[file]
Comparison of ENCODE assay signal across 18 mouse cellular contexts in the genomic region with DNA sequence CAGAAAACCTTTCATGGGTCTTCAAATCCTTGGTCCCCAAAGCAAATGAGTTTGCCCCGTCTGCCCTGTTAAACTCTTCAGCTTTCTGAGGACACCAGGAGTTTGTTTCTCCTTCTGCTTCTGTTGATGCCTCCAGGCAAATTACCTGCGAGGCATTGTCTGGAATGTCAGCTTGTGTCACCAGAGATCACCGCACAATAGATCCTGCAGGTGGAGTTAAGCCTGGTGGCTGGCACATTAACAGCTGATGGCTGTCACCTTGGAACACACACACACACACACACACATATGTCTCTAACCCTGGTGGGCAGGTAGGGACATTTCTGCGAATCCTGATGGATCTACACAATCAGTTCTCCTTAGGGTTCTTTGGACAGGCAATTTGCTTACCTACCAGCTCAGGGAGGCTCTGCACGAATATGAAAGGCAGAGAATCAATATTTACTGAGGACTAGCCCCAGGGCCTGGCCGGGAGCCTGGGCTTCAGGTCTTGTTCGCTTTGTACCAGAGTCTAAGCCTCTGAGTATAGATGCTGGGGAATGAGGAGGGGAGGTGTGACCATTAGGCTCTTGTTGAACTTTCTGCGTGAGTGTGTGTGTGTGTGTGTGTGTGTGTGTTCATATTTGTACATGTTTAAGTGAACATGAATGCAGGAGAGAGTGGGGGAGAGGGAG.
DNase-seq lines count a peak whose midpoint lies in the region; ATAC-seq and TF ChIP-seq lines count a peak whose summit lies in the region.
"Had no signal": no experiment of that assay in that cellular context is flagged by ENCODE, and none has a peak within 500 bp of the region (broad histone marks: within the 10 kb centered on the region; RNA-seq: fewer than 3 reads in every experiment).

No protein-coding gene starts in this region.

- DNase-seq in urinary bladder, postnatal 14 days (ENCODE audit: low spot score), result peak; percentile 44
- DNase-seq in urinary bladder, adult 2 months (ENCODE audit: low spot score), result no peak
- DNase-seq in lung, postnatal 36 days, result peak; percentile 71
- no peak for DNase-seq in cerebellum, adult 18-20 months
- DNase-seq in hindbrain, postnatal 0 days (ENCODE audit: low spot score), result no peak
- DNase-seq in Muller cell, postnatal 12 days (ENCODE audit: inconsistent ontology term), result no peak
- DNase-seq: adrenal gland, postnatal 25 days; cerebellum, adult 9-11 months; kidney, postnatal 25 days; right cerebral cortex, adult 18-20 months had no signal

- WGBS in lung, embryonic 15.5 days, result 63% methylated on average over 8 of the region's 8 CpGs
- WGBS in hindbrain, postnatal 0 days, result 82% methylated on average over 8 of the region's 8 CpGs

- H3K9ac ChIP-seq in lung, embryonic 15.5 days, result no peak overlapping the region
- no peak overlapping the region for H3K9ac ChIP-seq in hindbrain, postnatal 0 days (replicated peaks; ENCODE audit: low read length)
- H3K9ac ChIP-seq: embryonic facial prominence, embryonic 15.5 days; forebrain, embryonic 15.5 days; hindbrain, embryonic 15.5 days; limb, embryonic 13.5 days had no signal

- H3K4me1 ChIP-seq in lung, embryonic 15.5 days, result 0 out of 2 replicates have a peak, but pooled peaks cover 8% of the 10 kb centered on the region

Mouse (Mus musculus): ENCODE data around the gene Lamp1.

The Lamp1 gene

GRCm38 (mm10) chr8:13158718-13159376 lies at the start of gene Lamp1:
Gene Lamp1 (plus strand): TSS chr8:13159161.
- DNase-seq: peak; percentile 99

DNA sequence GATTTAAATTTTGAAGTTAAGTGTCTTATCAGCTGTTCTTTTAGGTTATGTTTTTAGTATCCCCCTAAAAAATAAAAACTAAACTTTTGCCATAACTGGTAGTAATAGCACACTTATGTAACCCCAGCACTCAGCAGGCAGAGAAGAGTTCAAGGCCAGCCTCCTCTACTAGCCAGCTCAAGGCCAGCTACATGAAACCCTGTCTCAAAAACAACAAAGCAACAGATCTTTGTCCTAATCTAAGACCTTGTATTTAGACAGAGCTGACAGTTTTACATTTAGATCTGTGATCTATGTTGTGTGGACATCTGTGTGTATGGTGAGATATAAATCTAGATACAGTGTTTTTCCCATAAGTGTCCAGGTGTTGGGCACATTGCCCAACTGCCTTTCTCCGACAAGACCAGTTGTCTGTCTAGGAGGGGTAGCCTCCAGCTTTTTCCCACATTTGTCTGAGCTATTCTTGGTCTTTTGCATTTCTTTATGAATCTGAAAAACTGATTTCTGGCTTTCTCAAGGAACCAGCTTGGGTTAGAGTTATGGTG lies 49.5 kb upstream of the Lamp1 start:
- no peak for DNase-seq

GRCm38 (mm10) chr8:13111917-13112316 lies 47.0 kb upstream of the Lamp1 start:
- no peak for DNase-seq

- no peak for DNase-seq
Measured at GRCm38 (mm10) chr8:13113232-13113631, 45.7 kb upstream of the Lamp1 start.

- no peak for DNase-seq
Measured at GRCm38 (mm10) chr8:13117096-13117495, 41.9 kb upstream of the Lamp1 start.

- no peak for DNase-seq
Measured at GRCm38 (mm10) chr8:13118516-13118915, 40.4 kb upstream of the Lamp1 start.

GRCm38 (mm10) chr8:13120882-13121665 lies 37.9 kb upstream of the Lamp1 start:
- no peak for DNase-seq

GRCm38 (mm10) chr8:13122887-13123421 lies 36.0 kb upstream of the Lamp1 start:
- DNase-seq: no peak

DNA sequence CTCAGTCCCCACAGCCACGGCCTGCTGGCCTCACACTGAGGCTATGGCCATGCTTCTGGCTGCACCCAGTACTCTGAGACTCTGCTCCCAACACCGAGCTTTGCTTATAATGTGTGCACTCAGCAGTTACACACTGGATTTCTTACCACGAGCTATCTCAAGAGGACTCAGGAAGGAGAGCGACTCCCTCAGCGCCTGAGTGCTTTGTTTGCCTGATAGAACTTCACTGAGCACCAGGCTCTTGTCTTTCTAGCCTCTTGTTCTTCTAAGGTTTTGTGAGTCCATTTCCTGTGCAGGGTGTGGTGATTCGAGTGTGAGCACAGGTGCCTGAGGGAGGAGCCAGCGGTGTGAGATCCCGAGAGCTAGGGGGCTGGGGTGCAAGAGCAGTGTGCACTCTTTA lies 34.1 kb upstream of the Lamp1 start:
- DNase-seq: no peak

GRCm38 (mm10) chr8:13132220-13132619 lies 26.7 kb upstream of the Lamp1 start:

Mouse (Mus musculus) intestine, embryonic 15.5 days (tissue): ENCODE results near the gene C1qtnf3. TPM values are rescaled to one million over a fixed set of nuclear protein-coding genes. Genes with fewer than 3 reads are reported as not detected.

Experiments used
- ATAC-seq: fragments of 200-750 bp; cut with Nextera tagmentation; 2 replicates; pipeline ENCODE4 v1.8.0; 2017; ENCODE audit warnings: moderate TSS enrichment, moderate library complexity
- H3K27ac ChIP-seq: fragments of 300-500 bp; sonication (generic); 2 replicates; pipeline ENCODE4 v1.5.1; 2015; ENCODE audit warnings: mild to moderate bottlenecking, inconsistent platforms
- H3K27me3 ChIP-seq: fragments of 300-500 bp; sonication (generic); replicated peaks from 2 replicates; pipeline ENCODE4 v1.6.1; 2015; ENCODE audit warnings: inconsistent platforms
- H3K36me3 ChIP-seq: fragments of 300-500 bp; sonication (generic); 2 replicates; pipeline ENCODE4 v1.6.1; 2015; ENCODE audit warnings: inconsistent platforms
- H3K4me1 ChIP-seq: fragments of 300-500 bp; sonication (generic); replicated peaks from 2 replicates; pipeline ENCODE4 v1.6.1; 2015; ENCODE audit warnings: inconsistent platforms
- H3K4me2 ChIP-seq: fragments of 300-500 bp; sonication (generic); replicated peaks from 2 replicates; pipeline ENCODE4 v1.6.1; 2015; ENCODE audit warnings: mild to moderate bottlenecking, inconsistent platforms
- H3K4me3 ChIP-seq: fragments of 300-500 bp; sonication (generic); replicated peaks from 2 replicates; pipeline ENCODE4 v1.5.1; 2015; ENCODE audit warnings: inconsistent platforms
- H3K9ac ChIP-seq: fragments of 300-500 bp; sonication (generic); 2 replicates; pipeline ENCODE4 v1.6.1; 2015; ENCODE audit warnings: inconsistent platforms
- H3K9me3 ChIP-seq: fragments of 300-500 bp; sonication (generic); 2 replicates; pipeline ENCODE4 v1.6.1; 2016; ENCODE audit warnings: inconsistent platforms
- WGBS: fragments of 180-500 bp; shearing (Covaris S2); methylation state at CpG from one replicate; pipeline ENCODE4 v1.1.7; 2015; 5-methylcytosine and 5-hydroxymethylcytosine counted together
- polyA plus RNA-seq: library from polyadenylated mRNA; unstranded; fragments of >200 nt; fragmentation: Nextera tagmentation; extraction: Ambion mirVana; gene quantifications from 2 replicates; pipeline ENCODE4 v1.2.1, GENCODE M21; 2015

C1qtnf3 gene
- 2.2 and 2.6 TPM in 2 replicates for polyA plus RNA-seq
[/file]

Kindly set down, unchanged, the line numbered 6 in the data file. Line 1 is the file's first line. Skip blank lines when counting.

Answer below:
- DNase-seq in urinary bladder, adult 2 months (ENCODE audit: low spot score), result no peak